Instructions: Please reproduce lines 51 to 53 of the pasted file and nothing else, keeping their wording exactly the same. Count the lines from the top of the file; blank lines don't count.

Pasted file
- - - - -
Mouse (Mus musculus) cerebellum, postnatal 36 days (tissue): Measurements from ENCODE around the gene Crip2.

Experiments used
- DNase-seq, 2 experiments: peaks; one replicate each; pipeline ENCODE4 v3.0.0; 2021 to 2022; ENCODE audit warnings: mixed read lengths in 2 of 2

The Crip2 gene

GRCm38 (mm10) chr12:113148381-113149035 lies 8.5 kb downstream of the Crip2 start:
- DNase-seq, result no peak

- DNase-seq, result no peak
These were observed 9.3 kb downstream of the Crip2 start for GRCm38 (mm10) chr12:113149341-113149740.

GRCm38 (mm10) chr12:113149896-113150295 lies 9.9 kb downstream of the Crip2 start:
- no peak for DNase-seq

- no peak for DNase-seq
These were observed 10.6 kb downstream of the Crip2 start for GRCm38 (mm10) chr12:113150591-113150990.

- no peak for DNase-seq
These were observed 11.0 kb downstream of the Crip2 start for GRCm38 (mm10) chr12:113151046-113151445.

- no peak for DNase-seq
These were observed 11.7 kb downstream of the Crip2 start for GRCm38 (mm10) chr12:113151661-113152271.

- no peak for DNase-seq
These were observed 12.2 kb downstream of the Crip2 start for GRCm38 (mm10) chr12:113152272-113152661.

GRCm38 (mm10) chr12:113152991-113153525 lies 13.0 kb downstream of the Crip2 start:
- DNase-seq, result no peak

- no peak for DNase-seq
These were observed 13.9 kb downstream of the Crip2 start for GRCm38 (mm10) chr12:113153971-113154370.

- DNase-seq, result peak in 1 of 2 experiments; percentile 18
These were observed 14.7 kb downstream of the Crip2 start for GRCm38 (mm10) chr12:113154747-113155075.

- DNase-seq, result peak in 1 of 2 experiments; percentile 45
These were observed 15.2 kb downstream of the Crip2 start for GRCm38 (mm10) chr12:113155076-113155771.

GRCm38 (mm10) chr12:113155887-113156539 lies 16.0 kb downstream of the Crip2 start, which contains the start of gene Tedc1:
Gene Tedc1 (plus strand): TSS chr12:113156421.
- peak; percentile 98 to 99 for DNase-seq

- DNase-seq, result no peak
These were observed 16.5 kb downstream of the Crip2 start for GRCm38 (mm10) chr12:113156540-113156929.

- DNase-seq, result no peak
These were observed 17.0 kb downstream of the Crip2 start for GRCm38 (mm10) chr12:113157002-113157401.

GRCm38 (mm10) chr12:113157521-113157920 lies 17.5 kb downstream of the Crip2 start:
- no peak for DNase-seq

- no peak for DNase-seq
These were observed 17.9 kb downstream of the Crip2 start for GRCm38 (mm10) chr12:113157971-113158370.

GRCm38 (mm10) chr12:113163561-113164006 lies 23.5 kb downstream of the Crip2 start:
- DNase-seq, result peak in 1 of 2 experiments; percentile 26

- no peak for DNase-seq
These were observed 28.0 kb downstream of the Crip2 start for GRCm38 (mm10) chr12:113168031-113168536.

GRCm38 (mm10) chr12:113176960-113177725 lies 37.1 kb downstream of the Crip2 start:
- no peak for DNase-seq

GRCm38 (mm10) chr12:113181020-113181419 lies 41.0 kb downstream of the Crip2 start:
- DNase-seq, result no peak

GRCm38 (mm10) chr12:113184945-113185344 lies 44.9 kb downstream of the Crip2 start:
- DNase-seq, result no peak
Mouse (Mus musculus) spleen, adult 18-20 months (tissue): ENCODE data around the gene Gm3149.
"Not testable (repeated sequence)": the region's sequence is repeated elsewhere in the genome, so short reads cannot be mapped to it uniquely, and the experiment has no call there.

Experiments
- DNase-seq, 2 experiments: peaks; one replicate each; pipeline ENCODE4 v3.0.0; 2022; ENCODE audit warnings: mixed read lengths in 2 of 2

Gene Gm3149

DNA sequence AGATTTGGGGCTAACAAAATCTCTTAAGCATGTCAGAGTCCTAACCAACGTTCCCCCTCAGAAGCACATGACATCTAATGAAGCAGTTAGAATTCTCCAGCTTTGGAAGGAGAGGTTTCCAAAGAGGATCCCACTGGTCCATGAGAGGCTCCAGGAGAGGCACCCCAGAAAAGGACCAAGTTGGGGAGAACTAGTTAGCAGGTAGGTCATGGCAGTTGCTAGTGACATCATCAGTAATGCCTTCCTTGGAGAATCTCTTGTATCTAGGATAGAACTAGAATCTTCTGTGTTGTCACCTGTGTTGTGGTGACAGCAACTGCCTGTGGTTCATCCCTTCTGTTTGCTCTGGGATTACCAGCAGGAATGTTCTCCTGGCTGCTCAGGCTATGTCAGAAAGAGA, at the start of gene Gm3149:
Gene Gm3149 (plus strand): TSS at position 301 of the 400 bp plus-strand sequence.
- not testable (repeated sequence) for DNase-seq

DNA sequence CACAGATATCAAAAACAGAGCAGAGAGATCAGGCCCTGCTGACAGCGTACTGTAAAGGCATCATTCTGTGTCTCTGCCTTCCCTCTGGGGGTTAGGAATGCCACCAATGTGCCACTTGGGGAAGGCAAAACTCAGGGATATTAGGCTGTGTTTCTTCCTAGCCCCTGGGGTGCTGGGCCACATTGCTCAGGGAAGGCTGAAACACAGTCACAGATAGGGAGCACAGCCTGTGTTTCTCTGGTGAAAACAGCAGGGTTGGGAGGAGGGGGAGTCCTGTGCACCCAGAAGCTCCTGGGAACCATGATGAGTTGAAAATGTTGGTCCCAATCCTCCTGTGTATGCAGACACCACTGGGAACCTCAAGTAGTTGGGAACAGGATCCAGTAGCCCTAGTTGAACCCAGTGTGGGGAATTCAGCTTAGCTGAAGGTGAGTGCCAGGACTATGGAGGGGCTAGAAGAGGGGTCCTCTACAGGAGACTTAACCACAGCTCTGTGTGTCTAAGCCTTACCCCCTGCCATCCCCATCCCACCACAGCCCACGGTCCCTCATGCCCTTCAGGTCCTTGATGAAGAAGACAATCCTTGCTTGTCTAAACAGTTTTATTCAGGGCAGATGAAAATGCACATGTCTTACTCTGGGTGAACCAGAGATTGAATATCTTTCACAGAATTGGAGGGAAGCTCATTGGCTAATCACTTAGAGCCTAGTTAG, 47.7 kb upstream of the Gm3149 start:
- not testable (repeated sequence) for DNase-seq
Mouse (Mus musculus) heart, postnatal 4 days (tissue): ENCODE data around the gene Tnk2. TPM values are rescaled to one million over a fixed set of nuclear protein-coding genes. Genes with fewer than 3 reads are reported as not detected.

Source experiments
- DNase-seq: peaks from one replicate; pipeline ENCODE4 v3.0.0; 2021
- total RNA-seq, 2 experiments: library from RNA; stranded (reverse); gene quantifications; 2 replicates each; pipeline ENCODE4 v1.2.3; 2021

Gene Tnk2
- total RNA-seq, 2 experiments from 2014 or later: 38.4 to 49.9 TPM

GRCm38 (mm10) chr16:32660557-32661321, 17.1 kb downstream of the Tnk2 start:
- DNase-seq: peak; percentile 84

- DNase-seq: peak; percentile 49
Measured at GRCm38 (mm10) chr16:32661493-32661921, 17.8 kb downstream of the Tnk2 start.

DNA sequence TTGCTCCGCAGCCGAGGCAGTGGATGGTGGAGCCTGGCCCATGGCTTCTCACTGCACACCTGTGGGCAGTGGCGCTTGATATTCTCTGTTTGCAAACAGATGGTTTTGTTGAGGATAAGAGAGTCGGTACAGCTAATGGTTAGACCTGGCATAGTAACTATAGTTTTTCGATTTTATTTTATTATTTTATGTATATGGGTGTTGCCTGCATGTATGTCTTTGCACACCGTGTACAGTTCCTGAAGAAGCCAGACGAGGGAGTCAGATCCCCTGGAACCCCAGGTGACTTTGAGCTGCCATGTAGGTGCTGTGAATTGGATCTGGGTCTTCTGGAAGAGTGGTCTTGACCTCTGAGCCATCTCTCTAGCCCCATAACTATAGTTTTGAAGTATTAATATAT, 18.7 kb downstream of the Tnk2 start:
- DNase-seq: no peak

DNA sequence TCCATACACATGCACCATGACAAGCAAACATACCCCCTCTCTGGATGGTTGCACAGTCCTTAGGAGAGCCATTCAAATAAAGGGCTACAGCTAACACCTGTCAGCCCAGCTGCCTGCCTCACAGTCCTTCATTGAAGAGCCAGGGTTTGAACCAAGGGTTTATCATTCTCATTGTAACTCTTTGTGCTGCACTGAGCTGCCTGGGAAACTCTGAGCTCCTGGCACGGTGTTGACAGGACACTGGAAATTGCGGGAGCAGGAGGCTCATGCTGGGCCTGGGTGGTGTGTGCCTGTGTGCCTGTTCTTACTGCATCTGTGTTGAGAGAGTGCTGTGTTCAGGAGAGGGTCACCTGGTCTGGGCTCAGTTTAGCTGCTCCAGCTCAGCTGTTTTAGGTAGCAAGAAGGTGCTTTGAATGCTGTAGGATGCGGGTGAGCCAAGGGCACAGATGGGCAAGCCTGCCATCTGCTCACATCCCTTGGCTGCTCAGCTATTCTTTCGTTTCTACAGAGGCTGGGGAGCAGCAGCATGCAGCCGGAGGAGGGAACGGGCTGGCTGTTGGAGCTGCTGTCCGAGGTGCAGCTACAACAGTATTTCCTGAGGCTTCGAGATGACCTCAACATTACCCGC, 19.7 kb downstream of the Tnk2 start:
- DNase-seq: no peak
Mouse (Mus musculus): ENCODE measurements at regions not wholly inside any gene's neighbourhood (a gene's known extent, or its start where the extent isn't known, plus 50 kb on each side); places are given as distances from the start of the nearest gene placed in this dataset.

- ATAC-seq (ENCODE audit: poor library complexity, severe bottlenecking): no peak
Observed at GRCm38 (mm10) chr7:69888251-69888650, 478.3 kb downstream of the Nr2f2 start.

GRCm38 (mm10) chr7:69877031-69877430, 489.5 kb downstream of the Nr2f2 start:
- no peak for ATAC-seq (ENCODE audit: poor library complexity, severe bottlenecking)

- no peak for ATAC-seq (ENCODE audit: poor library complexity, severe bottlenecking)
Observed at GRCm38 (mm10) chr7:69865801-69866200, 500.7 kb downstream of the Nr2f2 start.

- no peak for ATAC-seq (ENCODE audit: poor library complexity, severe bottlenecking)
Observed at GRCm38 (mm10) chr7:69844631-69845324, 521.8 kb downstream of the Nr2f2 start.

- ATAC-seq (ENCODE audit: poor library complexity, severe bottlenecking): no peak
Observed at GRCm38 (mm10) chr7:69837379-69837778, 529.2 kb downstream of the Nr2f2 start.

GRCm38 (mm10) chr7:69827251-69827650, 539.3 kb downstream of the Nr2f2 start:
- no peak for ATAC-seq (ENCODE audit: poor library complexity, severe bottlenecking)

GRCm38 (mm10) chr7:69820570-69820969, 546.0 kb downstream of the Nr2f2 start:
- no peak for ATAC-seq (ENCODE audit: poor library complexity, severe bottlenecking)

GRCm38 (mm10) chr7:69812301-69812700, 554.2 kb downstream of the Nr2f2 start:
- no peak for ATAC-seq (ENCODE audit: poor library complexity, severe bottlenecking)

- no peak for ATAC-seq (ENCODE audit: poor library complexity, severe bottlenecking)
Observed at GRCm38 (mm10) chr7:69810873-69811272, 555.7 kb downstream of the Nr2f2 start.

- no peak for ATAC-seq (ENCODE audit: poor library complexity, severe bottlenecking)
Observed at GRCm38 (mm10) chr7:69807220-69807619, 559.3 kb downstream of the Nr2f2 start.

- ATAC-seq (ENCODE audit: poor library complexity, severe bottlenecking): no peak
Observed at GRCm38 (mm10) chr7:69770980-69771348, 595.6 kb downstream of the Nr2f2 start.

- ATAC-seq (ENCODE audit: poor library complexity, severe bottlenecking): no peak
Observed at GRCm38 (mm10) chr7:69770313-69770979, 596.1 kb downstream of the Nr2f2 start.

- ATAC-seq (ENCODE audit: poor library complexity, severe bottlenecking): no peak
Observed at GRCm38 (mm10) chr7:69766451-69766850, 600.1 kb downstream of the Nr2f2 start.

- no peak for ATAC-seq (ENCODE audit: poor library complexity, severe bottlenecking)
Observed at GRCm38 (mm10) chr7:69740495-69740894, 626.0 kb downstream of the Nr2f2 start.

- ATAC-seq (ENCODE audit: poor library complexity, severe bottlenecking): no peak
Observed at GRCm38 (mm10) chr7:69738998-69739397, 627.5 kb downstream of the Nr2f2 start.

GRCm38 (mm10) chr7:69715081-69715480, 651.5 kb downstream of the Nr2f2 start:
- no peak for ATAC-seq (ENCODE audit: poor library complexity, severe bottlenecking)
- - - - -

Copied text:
- DNase-seq, 2 experiments: peaks; one replicate each; pipeline ENCODE4 v3.0.0; 2022; ENCODE audit warnings: mixed read lengths in 2 of 2

Gene Gm3149

DNA sequence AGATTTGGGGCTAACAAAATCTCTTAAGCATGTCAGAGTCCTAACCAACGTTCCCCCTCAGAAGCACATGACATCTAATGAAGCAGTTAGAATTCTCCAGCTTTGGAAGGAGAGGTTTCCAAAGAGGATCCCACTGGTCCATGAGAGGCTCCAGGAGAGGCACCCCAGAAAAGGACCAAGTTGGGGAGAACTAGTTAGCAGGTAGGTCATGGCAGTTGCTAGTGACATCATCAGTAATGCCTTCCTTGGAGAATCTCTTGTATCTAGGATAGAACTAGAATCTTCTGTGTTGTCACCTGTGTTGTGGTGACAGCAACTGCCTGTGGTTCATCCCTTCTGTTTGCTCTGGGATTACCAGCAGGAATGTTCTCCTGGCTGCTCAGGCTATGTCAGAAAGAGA, at the start of gene Gm3149: